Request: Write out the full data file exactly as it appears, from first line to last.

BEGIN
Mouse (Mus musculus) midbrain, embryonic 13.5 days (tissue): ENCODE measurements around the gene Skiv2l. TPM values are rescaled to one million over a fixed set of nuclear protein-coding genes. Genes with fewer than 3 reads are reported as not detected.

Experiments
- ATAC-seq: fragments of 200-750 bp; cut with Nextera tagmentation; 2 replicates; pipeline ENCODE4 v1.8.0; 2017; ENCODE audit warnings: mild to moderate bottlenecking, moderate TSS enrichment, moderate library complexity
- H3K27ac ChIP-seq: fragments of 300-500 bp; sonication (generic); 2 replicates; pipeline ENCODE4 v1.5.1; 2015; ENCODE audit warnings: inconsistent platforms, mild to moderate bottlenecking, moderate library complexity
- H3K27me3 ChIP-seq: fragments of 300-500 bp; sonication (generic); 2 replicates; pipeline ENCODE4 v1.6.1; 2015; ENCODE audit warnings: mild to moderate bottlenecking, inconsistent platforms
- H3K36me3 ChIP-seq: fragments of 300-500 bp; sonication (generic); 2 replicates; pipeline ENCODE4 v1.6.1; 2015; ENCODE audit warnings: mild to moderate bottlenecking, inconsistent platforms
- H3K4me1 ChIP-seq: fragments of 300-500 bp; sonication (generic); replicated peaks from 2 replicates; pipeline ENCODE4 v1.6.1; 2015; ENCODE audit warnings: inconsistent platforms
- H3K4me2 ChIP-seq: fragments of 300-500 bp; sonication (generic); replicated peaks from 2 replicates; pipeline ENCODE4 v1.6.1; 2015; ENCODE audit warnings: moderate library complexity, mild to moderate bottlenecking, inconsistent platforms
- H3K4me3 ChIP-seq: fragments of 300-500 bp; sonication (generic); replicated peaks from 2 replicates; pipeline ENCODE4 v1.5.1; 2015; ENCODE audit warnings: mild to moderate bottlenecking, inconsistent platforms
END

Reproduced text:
Mouse (Mus musculus) midbrain, embryonic 13.5 days (tissue): ENCODE measurements around the gene Skiv2l. TPM values are rescaled to one million over a fixed set of nuclear protein-coding genes. Genes with fewer than 3 reads are reported as not detected.

Experiments
- ATAC-seq: fragments of 200-750 bp; cut with Nextera tagmentation; 2 replicates; pipeline ENCODE4 v1.8.0; 2017; ENCODE audit warnings: mild to moderate bottlenecking, moderate TSS enrichment, moderate library complexity
- H3K27ac ChIP-seq: fragments of 300-500 bp; sonication (generic); 2 replicates; pipeline ENCODE4 v1.5.1; 2015; ENCODE audit warnings: inconsistent platforms, mild to moderate bottlenecking, moderate library complexity
- H3K27me3 ChIP-seq: fragments of 300-500 bp; sonication (generic); 2 replicates; pipeline ENCODE4 v1.6.1; 2015; ENCODE audit warnings: mild to moderate bottlenecking, inconsistent platforms
- H3K36me3 ChIP-seq: fragments of 300-500 bp; sonication (generic); 2 replicates; pipeline ENCODE4 v1.6.1; 2015; ENCODE audit warnings: mild to moderate bottlenecking, inconsistent platforms
- H3K4me1 ChIP-seq: fragments of 300-500 bp; sonication (generic); replicated peaks from 2 replicates; pipeline ENCODE4 v1.6.1; 2015; ENCODE audit warnings: inconsistent platforms
- H3K4me2 ChIP-seq: fragments of 300-500 bp; sonication (generic); replicated peaks from 2 replicates; pipeline ENCODE4 v1.6.1; 2015; ENCODE audit warnings: moderate library complexity, mild to moderate bottlenecking, inconsistent platforms
- H3K4me3 ChIP-seq: fragments of 300-500 bp; sonication (generic); replicated peaks from 2 replicates; pipeline ENCODE4 v1.5.1; 2015; ENCODE audit warnings: mild to moderate bottlenecking, inconsistent platforms